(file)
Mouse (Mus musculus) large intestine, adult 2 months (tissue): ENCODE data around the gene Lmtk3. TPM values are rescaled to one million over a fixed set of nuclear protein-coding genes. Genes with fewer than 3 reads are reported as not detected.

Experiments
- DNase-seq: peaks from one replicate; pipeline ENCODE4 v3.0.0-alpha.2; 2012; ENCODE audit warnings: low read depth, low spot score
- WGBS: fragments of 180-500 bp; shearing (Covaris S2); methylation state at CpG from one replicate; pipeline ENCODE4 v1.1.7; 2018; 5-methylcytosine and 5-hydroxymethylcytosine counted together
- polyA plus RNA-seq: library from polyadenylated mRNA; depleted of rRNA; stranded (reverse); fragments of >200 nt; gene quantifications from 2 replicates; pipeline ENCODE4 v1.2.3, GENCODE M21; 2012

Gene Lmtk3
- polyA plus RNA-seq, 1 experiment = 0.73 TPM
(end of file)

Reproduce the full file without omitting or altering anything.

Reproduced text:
Mouse (Mus musculus) large intestine, adult 2 months (tissue): ENCODE data around the gene Lmtk3. TPM values are rescaled to one million over a fixed set of nuclear protein-coding genes. Genes with fewer than 3 reads are reported as not detected.

Experiments
- DNase-seq: peaks from one replicate; pipeline ENCODE4 v3.0.0-alpha.2; 2012; ENCODE audit warnings: low read depth, low spot score
- WGBS: fragments of 180-500 bp; shearing (Covaris S2); methylation state at CpG from one replicate; pipeline ENCODE4 v1.1.7; 2018; 5-methylcytosine and 5-hydroxymethylcytosine counted together
- polyA plus RNA-seq: library from polyadenylated mRNA; depleted of rRNA; stranded (reverse); fragments of >200 nt; gene quantifications from 2 replicates; pipeline ENCODE4 v1.2.3, GENCODE M21; 2012

Gene Lmtk3
- polyA plus RNA-seq, 1 experiment = 0.73 TPM